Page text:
• Alligatorweed control (Emily and Richardson Preyer Buckridge)
    Alligatorweed can lead to flooding, impede navigation and recreational use of waterways, and cause a health hazard from harboring mosquitoes. In areas with significant standing water like Buckridge, it could carpet the entire understory of the swamp forest, eliminating native plant communities and hampering restoration and forest regeneration projects. Maintenance spraying reduces both the damage caused by weeds and long-term control costs.

Public Access

The sites of the NC Coastal Reserve & National Estuarine Research Reserve are publicly owned and available to the public for a variety of purposes, including hunting, fishing and recreation. The stewardship staff provides for public access by directing access to areas that are most appropriate for and less vulnerable to human activities. Recreational activities that are resource-dependent, passive, and low impact are incorporated into planning for public access. In order to provide for safe public access, while protecting resources and ensuring an environment acceptable for research and education activities, the stewardship staff may designate trails, install access and guidance structures, or occasionally limit access to certain areas within a reserve site. Informational and interpretive signage may also be installed as part of providing for public access to ensure that visitors understand the importance and purpose of the sites and can take appropriate action to minimize their impacts while visiting. Vist the Reserve Sites page to learn more about visiting each of the ten Reserve sites.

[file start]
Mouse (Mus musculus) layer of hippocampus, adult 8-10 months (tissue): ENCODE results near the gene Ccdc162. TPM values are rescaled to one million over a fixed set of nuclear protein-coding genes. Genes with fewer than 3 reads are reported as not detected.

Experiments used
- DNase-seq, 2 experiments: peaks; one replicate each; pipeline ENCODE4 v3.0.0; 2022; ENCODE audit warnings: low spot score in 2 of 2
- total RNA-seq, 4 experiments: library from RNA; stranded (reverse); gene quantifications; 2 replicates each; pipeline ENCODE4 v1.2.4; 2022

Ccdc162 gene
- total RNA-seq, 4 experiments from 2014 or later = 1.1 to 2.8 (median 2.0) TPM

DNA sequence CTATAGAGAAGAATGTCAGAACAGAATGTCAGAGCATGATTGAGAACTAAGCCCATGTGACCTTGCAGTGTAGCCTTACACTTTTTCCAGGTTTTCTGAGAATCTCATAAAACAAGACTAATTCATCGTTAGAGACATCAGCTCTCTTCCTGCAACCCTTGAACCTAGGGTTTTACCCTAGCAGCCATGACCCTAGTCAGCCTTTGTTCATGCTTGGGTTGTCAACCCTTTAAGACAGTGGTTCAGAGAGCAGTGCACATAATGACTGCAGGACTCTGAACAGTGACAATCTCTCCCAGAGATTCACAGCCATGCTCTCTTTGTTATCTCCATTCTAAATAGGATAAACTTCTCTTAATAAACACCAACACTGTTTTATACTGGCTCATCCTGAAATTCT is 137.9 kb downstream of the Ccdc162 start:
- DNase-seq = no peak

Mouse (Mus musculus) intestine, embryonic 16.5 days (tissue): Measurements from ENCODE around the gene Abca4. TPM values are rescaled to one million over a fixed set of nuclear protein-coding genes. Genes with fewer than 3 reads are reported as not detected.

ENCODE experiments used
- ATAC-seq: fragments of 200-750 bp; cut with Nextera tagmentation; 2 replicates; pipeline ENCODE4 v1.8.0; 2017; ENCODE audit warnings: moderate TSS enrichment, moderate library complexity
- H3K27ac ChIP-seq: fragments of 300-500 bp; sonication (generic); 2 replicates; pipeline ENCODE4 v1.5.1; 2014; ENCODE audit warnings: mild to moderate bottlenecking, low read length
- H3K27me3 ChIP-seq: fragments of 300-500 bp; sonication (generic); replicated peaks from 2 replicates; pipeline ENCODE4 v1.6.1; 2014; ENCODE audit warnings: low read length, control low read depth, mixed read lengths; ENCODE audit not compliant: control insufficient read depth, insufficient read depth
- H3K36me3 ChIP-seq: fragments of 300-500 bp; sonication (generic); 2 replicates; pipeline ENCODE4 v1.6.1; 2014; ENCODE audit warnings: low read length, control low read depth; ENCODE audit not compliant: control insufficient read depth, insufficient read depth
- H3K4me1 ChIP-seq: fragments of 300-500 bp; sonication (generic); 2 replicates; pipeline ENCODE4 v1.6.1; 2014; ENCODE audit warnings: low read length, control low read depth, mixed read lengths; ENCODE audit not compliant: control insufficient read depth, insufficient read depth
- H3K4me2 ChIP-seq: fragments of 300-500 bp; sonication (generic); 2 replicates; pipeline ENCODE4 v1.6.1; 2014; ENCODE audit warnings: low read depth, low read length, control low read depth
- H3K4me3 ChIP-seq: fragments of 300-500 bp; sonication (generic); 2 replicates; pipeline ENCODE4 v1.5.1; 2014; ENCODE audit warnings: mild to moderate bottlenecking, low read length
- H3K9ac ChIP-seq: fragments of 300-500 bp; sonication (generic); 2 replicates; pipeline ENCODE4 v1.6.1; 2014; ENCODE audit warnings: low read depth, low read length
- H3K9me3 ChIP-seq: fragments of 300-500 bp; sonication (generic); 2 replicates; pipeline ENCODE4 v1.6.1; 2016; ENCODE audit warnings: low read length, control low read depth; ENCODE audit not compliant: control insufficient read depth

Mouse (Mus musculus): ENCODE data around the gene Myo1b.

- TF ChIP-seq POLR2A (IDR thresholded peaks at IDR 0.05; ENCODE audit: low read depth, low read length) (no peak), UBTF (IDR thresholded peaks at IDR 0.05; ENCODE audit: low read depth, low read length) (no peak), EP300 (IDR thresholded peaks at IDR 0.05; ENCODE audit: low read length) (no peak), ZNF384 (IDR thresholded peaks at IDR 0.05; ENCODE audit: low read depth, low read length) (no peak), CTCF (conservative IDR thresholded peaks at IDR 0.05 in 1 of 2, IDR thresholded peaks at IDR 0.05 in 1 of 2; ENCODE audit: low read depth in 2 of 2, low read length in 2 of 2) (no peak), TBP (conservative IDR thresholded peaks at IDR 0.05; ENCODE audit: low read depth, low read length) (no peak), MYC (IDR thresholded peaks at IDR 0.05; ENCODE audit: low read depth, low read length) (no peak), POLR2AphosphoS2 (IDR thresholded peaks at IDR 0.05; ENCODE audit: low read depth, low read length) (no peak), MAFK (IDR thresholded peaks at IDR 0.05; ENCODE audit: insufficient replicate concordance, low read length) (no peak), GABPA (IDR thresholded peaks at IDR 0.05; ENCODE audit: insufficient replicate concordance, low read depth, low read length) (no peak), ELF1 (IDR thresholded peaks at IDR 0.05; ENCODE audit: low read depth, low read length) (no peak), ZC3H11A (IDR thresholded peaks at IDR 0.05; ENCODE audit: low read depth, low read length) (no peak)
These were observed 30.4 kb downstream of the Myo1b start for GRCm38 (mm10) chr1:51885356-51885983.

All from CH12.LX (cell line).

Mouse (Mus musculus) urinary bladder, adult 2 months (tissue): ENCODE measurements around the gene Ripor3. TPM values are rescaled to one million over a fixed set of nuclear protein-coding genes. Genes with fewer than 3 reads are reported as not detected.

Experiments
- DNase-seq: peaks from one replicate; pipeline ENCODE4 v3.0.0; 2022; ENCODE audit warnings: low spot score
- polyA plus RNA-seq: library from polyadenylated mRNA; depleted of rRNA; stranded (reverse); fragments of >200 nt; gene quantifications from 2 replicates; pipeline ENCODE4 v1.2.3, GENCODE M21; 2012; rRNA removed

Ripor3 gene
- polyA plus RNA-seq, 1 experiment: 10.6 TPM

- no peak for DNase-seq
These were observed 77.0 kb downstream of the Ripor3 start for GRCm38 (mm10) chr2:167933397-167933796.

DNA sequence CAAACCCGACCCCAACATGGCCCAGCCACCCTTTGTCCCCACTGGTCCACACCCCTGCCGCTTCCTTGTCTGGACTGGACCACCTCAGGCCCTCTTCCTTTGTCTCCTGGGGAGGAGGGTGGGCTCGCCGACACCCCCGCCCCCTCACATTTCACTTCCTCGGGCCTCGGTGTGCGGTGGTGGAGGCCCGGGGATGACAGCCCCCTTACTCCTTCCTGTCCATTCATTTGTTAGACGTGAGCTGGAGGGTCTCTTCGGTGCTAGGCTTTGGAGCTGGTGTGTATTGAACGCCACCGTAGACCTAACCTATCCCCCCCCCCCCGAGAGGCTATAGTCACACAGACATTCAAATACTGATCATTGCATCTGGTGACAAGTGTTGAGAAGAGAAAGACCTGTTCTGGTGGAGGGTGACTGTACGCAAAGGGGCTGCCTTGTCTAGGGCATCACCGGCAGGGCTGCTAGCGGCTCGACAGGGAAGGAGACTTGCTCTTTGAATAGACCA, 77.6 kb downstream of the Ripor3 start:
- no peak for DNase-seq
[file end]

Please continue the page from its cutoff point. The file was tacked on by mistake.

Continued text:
• Informational signage (Currituck Banks, Rachel Carson, Masonboro Island, Zeke’s Island)
    With funds from NOAA, Friends of the Reserve, and local partners, informational signage was installed at the four sites of the North Carolina National Estuarine Research Reserve in 2012. The digital high pressure laminate signs with powder coated aluminum legs and frames purchased for this project are designed to endure many years in the high exposure conditions found at these sites.
  • Boardwalks/raised walkways (Currituck Banks, Rachel Carson)
    Funds from NOAA and the North Carolina Public Beach and Waterfront Access Grant Program have been used to build access facilities to improve visitor access and the visitor experience at sites of the Coastal Reserve. A raised walkway at the Currituck Banks Reserve allows visitors to travel through beautiful areas of the maritime forest and wetlands without damaging soils and vegetation. At the Rachel Carson Reserve, a boardwalk provides views of the surrounding marsh and islands while providing easy access for local boaters.